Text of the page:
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P-value


Vishwadeep Khatri
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P-value

 

P-value is the calculated probability of finding the observed variation when the null hypothesis (Ho) is true. It can also be understood as the calculated probability of committing a Type I error (i.e. accepting alternative hypothesis when actually null hypothesis is true). The outcome of the statistical test (to accept null or alternative hypothesis) is determined basis the comparison of p-value with significance level.

 

 

An application oriented question on the topic along with responses can be seen below. The best answer was provided by R Rajesh on 24th September 2018. 

 

 

Question

Q. 95  What is “P-value” in hypothesis testing? Mention the most common misunderstandings with respect to P values?

 

 

Note for website visitors - Two questions are asked every week on this platform. One on Tuesday and the other on Friday.

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Definition of P-value

It is the probability of getting the observed values if the null hypothesis is actually true. It can also be written in this way.  Let us see an example .

Suppose there is a magician who has a coin in her hand.Then let us say that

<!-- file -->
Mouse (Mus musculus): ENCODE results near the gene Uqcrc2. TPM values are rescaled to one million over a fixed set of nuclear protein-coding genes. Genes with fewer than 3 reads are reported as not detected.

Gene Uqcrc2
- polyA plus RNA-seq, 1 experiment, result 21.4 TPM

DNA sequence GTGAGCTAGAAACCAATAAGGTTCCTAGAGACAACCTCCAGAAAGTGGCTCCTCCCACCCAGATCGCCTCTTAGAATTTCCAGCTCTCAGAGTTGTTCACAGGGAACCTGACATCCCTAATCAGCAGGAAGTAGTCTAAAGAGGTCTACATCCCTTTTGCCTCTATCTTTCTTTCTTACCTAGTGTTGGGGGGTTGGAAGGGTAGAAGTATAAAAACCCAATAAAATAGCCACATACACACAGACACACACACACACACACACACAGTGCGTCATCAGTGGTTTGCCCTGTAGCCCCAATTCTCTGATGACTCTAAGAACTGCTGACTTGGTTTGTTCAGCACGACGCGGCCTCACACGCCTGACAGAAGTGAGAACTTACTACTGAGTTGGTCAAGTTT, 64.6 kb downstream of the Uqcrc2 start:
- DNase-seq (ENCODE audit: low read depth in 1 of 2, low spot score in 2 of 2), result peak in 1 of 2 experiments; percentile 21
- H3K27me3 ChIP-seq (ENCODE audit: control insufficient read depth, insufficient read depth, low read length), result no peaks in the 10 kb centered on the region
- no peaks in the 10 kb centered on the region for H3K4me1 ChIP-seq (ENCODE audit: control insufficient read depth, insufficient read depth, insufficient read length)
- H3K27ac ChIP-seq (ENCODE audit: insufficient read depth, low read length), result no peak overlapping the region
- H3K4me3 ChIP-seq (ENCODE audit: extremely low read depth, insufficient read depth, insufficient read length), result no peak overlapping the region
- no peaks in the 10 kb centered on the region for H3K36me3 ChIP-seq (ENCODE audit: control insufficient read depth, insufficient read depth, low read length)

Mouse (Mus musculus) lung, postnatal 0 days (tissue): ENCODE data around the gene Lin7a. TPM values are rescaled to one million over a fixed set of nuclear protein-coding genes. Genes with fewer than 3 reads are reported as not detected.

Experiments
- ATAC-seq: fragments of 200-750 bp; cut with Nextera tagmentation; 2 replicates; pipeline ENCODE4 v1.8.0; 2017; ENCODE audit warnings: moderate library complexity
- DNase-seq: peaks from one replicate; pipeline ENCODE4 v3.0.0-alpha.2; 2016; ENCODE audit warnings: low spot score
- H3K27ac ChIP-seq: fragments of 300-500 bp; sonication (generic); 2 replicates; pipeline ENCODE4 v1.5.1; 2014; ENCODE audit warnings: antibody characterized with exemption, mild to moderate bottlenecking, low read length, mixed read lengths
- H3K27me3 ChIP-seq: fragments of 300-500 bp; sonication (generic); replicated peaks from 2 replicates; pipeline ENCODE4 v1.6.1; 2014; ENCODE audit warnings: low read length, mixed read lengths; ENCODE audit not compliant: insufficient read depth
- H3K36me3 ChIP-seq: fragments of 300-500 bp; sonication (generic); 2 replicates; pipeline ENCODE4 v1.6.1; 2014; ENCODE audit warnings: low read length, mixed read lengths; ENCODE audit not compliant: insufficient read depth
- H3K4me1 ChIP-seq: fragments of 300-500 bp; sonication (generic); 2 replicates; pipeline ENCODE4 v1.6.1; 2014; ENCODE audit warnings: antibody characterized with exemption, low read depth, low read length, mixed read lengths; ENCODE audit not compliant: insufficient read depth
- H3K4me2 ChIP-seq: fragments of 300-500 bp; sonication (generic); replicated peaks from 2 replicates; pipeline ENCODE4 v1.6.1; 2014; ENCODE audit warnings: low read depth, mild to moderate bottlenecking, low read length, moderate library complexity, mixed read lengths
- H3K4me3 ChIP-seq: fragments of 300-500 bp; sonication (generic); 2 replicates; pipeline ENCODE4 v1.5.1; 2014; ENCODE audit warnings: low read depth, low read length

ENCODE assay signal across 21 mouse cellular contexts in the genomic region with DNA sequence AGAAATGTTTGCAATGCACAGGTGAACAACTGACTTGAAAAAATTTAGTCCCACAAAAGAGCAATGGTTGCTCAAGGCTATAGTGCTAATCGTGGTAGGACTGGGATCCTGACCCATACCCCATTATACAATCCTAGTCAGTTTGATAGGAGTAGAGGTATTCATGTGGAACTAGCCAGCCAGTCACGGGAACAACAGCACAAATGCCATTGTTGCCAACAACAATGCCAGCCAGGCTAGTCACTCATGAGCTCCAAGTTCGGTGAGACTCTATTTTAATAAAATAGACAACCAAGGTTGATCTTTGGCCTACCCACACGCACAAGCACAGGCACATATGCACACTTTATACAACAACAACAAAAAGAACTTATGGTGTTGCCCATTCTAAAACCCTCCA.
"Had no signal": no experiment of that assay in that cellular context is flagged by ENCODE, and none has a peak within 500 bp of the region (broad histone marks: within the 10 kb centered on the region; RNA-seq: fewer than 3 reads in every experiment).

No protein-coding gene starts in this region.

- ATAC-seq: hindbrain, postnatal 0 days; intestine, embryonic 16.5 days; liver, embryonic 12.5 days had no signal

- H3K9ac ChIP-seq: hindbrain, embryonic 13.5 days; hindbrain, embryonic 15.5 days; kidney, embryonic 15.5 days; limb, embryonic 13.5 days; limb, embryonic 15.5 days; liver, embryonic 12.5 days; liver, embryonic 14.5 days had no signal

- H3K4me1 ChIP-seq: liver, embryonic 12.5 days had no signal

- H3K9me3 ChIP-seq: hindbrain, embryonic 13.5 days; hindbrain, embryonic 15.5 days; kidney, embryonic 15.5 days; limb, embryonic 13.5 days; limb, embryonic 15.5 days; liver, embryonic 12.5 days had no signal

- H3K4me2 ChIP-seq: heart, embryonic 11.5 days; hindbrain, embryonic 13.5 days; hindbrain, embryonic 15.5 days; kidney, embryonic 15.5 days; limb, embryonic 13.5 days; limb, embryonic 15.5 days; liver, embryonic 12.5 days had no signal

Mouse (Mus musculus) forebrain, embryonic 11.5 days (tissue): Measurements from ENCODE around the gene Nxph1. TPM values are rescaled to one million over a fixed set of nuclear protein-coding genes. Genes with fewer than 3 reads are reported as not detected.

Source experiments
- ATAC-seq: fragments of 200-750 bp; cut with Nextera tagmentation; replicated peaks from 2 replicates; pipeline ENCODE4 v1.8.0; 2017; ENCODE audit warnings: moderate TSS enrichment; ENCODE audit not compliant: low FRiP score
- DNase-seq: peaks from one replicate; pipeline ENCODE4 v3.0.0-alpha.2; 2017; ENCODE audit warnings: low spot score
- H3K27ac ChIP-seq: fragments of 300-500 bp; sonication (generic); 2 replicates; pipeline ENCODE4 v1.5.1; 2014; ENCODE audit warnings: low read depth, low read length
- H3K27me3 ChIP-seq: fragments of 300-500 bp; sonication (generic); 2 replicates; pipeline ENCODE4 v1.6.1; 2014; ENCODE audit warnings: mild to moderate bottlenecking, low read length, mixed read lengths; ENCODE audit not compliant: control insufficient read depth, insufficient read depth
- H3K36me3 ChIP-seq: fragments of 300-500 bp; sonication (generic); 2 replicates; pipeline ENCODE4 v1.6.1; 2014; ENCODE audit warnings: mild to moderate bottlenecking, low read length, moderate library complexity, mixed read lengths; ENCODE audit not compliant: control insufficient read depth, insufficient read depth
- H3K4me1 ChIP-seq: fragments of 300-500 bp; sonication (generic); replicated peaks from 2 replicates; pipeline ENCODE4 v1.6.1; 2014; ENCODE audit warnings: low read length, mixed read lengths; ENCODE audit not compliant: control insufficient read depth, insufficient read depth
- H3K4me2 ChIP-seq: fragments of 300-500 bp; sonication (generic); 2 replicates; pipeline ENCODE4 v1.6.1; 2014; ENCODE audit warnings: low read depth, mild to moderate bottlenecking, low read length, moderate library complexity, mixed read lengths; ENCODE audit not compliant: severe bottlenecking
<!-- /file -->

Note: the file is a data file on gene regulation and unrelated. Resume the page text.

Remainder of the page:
Null hypothesis (Ho) : a proper coin (which can show 'Heads' and 'Tails' regularly, when flipped)

Alternate Hypothesis (Ha): a magical coin which can show only 'Heads'.  

 

Now let us see the observed values each time when the coin is flipped. Let us denote Observed Value as OV , Probability as P. 

When the coin is tossed for multiple times, assume that below are the cumulative probability results :

a).OV1 = H; P1=1/2=0.50

b).OV2=H;P2=0.25

c).OV3=H;P3 = 0.12.

d).OV4=H;P4=0.06

e).OV5=H;P5=0.03 .....

 

As we traverse through this further, we find that this coin is not normal!!. We come up with a conclusion (with the above information as strong evidence) that this is a magical coin and therefore reject the null hypothesis.

 

Common Misunderstandings with respect to 'P' values.

1. 'P' value compared with 0.05.

Often P value is compared with a value of 0.05, which is a pre-defined value given for alpha- which determines the statistical significant value for the given

hypothesis.Always we put the equation if P<= 0.05, then we say the alternate hypothesis (Ha) is true. or P > 0.05 indicates that Null hypothesis is true(fail to reject null hypothesis). The point is 0.05 is not a pre-defined value for all cases. It can vary and it depends on how much significance level you want for that study

(hypothesis case) to be. Therefore to say, P > 0.05 will ensure the null hypothesis to be true is incorrect. It should be ideally said as P > the chosen 'alpha' value should result in the 'null hypothesis' being deemed true.

 

Eg: Let us see with an example  as how this alpha value can vary .

Null hypothesis(Ho): The person is innocent

Alternate Hypothesis(Ha): The person is guilt.